I was thinking about cheating on my wife today.  In fact, I’ve been thinking about it a lot lately.

We play our own revved up version of Bananagrams.  When I’m not feeling great, it helps if I do something I have to concentrate on.  The way we play BG is a lot like work.  You have to concentrate on it.  The truth is, we’re both getting pretty sick of the game, but we haven’t found a good alternative.   And whether I love the game or not, it’s addictive.

We’re usually pretty evenly matched, but she’s been on a tear lately, winning 12 of our last 21 games.  She’s a lot busier than I am these days, of course, so she gets pulled away a lot—phone calls, medicines and foods for me, etc.  When she takes a break, I’m not supposed to continue to play, but it’s hard not to at least consider possibilities when the board’s right in front of me.  So I get a little sloppy sometimes and do kinda think about some possibilities.  (And still she wins…)

So I’m kinda cheating a little.  (Cheating Lite.)  But I hate myself for doing it, and I can’t wait to confess.  She’s barely back in her seat and I’m apologizing for my Lance Armstrong ways.  I am getting better; now I always keep some reading materials close at hand so when there’s an interruption I can put a book or magazine or iPad between the game and me.

I’m pretty competitive in some areas, and this turns out to be one of those areas.  It would be easy to really dial up my attention to the game when she’s not there.  I bet I could figure out some damn good ways to pile up some points.  I understand the temptation.  I feel it.

But cheating is corruption and corruption is the world’s biggest problem.  My college has always taken a lot of pride in its honor code.  We do not lie, cheat or steal.  That’s always seemed kind of obvious to me.  We also don’t kill or drown people’s puppies or eat yellow snow.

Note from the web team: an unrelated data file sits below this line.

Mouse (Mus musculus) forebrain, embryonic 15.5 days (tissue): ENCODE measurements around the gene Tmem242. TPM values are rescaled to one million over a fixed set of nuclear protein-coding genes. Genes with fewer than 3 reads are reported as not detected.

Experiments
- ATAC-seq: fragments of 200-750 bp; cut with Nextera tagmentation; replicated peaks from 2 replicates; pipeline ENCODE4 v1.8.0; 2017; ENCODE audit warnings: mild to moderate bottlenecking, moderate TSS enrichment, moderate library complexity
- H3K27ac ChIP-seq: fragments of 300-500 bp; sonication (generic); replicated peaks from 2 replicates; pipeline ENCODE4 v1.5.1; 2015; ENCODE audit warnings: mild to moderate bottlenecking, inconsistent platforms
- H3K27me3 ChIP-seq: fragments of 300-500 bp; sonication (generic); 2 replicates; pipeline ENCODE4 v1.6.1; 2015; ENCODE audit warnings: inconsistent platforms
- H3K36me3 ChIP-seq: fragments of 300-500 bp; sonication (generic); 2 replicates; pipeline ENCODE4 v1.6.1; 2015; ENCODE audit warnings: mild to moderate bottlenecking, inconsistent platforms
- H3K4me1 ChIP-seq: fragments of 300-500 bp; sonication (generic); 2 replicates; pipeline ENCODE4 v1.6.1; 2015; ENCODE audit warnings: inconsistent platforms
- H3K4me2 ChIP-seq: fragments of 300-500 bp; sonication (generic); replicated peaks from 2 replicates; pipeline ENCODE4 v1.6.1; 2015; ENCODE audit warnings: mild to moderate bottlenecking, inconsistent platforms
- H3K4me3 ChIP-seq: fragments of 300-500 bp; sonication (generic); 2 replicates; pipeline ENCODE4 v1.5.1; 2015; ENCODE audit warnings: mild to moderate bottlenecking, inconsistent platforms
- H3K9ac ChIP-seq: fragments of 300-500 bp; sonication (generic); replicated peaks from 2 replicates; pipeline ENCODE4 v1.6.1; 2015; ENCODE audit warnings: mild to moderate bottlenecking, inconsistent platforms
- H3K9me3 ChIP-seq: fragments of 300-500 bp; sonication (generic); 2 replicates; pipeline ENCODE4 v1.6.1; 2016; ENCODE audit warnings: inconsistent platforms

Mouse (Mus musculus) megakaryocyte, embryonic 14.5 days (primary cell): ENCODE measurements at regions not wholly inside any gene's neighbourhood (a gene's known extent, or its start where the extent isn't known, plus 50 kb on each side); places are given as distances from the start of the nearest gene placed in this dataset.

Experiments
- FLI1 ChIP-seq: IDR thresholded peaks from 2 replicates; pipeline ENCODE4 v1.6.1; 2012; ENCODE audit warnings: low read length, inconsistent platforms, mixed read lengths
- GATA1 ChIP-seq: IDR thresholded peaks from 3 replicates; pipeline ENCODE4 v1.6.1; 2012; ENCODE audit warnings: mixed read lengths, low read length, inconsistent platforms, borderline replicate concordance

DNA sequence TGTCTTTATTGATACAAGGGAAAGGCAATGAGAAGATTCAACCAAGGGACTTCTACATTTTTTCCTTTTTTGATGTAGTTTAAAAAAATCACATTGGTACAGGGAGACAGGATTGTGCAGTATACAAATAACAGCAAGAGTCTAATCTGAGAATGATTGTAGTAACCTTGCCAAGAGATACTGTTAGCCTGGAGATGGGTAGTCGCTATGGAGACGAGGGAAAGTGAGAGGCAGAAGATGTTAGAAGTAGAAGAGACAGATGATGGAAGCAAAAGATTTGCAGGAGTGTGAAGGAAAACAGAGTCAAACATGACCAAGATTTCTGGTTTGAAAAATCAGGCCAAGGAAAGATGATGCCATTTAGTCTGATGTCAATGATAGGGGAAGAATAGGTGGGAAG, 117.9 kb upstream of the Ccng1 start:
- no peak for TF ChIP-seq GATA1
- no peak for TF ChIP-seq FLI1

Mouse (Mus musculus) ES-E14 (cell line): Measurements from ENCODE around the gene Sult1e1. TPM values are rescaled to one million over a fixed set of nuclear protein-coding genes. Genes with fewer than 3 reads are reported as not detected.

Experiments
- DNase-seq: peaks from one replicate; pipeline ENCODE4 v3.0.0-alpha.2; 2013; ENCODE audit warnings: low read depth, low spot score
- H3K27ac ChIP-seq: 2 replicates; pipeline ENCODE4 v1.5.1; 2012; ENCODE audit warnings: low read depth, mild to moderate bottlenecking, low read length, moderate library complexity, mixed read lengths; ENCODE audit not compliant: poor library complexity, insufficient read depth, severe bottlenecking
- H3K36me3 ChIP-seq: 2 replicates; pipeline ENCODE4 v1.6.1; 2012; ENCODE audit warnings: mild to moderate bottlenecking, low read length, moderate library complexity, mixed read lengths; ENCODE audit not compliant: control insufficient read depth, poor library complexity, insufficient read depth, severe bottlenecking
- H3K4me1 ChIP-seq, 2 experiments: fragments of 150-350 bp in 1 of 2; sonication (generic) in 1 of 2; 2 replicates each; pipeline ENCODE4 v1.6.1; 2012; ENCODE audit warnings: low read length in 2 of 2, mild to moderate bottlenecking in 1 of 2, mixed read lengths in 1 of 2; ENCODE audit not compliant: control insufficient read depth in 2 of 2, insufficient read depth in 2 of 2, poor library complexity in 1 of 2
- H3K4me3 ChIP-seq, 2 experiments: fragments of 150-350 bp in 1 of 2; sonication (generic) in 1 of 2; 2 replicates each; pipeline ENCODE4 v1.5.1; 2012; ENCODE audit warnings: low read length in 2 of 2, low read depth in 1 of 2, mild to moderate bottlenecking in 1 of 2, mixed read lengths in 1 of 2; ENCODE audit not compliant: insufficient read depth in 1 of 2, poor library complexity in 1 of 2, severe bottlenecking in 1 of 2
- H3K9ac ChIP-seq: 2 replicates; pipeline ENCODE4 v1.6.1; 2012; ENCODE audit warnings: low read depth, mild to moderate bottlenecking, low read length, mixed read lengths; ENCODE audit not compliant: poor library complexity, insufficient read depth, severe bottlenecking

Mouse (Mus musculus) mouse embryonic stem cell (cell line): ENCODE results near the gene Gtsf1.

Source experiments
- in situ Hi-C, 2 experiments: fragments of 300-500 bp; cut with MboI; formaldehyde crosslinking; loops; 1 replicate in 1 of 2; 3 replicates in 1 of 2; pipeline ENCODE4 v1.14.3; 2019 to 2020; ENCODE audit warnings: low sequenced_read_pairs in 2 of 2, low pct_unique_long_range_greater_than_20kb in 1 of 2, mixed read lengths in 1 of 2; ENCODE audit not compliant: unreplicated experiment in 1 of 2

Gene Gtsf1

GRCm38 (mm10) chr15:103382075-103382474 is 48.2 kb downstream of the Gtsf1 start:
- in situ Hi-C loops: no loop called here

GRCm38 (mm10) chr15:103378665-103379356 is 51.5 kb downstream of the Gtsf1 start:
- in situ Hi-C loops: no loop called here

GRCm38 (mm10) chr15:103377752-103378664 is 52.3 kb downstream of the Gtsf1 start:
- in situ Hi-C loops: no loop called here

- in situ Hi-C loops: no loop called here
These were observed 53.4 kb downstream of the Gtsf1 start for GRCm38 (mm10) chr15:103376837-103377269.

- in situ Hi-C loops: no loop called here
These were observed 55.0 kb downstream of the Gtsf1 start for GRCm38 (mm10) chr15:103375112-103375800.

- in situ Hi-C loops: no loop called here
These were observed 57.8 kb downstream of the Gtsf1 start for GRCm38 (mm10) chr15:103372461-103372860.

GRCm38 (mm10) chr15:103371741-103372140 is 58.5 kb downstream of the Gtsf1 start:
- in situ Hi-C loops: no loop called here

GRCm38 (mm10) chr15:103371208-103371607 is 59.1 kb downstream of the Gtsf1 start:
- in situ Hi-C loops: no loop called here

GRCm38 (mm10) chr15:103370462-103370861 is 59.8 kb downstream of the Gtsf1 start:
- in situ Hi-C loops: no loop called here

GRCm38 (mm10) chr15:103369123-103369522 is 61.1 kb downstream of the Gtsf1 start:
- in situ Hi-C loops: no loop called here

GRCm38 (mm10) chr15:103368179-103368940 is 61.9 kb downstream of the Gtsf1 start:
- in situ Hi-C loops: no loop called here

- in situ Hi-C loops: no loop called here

The time I spend with my granddaughter and her friends remind me that kids will lie, cheat and steal.  But by the time they’re nine or ten, they’re supposed to know better.

But there clearly aren’t many role models for them.  Athletes?  Marion Jones?  A-Rod?  Bill Belichick was fined the first time he was caught with an elaborate set up to steal the other team’s plays.  Shouldn’t he have been fired the second time?

We’ve created a system in which politicians can’t win elections unless they lie.  They’ll tell us just about anything to win.  The only defense for the “good” politicians is that they don’t lie as much as Lyndon Johnson or Dick Nixon did.  That’s not a very high bar.  Politifacts, the journalists who nail down the facts in what politicians say, routinely charge them with lying, but that doesn’t seem to make any difference to anyone.  The liars still win.

We allow advertisers way too much room for “puffery,” but as least we demand some literal version of the truth in their messages.  Shouldn’t we be as demanding of our leaders as we are of our detergent manufacturers?

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